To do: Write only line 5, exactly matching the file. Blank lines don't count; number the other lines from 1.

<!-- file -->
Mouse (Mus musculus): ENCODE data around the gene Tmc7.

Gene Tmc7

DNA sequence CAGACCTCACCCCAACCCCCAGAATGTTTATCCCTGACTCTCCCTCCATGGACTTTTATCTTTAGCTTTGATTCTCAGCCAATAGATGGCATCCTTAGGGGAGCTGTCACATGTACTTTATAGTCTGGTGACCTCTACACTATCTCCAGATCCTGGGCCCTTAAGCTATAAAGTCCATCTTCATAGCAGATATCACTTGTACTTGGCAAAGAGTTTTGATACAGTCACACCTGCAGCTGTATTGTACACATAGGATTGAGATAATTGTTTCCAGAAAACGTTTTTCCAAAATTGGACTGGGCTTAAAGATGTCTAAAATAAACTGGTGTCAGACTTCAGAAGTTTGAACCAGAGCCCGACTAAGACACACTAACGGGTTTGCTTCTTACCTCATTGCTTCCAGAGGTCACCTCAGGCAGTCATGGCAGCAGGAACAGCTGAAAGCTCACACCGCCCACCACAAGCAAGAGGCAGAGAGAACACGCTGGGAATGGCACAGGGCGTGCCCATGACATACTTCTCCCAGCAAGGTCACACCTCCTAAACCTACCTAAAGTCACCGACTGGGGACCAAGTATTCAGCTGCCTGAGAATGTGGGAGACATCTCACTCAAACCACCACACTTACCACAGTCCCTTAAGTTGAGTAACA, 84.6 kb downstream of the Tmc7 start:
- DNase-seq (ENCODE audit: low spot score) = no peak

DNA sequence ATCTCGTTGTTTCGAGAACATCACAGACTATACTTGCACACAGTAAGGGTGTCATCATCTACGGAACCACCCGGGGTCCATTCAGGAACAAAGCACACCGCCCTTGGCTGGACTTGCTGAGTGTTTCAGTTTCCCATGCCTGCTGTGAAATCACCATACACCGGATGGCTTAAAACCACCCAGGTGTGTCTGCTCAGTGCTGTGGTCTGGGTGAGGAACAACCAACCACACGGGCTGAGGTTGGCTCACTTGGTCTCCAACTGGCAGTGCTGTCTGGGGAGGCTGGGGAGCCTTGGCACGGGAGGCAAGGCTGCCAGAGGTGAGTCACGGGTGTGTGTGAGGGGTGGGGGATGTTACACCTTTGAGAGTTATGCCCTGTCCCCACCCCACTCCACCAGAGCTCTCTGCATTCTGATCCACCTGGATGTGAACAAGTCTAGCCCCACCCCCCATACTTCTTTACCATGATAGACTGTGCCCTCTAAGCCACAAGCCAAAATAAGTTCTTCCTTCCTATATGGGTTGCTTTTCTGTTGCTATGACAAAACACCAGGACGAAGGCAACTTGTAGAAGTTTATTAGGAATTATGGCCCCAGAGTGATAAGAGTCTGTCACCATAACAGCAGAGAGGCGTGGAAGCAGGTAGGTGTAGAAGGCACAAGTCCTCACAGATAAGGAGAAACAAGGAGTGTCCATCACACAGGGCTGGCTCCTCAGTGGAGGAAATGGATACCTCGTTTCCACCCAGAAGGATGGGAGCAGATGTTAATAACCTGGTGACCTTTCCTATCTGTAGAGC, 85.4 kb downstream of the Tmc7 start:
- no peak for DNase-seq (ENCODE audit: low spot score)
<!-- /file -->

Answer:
DNA sequence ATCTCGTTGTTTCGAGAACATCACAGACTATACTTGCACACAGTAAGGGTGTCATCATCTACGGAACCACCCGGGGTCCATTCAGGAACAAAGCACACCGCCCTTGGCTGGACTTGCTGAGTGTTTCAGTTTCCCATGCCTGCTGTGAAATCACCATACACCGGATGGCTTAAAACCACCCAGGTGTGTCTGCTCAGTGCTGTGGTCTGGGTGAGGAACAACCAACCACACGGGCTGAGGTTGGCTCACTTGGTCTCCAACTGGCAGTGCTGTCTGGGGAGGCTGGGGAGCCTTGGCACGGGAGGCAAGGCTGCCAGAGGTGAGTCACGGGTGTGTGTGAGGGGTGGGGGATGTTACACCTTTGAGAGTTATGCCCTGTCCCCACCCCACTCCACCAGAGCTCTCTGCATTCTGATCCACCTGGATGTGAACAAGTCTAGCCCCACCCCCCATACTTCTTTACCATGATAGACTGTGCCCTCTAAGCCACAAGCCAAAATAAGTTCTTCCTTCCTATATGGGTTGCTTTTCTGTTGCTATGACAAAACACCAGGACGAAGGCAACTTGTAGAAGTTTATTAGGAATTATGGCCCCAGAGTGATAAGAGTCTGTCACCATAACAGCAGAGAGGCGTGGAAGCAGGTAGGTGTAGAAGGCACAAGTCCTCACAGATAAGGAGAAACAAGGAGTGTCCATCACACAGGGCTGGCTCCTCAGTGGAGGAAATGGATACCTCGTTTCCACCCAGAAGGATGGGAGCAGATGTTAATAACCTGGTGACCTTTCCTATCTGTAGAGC, 85.4 kb downstream of the Tmc7 start: